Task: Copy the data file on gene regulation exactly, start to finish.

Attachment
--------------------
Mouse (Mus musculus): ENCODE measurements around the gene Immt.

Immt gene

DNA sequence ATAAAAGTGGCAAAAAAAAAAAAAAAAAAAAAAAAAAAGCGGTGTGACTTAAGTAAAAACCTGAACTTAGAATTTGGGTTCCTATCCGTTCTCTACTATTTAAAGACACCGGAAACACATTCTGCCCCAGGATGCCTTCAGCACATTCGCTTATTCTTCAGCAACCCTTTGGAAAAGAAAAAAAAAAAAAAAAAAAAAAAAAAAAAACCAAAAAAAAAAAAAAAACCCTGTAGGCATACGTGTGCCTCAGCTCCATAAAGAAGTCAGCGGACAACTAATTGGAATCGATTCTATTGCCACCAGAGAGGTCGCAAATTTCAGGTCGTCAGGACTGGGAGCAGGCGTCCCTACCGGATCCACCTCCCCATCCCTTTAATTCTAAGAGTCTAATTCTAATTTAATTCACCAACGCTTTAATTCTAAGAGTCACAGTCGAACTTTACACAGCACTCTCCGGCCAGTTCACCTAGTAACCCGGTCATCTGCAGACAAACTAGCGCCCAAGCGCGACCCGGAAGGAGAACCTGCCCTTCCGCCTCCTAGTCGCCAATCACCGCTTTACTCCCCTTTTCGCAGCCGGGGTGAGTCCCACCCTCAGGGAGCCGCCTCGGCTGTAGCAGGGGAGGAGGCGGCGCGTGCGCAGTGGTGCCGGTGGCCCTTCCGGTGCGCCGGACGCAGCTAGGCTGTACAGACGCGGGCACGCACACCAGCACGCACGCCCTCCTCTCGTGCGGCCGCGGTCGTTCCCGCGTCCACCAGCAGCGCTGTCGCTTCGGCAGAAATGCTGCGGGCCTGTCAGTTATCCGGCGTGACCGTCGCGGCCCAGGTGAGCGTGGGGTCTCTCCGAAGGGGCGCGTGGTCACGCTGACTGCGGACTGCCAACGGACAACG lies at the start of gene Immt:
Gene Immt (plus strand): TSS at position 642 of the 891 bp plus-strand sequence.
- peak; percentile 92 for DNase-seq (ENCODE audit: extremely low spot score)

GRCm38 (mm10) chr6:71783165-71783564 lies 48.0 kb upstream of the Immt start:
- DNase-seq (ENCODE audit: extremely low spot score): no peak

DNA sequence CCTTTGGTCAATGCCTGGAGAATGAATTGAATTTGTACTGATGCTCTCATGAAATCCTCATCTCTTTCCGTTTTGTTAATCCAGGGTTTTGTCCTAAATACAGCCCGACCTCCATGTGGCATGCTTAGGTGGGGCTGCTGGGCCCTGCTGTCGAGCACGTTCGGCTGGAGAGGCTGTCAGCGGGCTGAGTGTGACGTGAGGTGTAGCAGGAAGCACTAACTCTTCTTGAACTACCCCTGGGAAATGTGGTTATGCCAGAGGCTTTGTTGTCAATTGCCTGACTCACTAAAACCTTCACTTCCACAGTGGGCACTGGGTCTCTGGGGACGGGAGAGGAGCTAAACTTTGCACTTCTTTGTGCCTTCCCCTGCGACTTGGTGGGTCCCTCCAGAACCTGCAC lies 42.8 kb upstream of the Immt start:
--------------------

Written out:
Mouse (Mus musculus): ENCODE measurements around the gene Immt.

Immt gene

DNA sequence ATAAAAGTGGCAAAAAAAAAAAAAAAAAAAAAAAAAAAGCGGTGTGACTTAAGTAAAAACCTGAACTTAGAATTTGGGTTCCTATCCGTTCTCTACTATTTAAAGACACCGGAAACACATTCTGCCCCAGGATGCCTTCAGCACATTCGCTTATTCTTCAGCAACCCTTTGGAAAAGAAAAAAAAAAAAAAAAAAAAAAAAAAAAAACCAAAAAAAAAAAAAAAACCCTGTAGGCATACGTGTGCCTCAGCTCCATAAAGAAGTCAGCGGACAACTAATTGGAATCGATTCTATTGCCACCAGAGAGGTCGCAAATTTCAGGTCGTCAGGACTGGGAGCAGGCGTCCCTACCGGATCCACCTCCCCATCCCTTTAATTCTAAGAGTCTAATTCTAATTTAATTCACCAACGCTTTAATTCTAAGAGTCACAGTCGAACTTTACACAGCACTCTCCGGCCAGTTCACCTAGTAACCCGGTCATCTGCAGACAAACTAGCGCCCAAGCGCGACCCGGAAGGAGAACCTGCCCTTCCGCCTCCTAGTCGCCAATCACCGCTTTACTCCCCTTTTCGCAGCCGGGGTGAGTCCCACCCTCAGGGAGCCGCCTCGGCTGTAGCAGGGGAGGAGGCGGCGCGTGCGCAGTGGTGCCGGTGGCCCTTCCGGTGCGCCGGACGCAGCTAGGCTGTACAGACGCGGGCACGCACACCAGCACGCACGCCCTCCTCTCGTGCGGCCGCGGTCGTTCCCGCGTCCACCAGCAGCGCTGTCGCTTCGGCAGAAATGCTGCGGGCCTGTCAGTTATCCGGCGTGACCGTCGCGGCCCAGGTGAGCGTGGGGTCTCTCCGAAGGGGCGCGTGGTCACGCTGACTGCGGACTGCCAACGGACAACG lies at the start of gene Immt:
Gene Immt (plus strand): TSS at position 642 of the 891 bp plus-strand sequence.
- peak; percentile 92 for DNase-seq (ENCODE audit: extremely low spot score)

GRCm38 (mm10) chr6:71783165-71783564 lies 48.0 kb upstream of the Immt start:
- DNase-seq (ENCODE audit: extremely low spot score): no peak

DNA sequence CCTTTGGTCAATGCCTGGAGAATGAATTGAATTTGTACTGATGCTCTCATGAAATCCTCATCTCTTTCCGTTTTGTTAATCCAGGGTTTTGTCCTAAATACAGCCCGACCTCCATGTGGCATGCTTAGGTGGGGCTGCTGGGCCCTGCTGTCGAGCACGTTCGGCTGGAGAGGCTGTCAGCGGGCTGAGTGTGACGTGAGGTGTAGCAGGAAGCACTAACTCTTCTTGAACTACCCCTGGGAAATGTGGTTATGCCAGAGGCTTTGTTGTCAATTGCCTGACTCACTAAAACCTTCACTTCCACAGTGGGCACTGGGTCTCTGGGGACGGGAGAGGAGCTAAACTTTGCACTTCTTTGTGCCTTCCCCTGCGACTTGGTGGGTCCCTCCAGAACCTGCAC lies 42.8 kb upstream of the Immt start: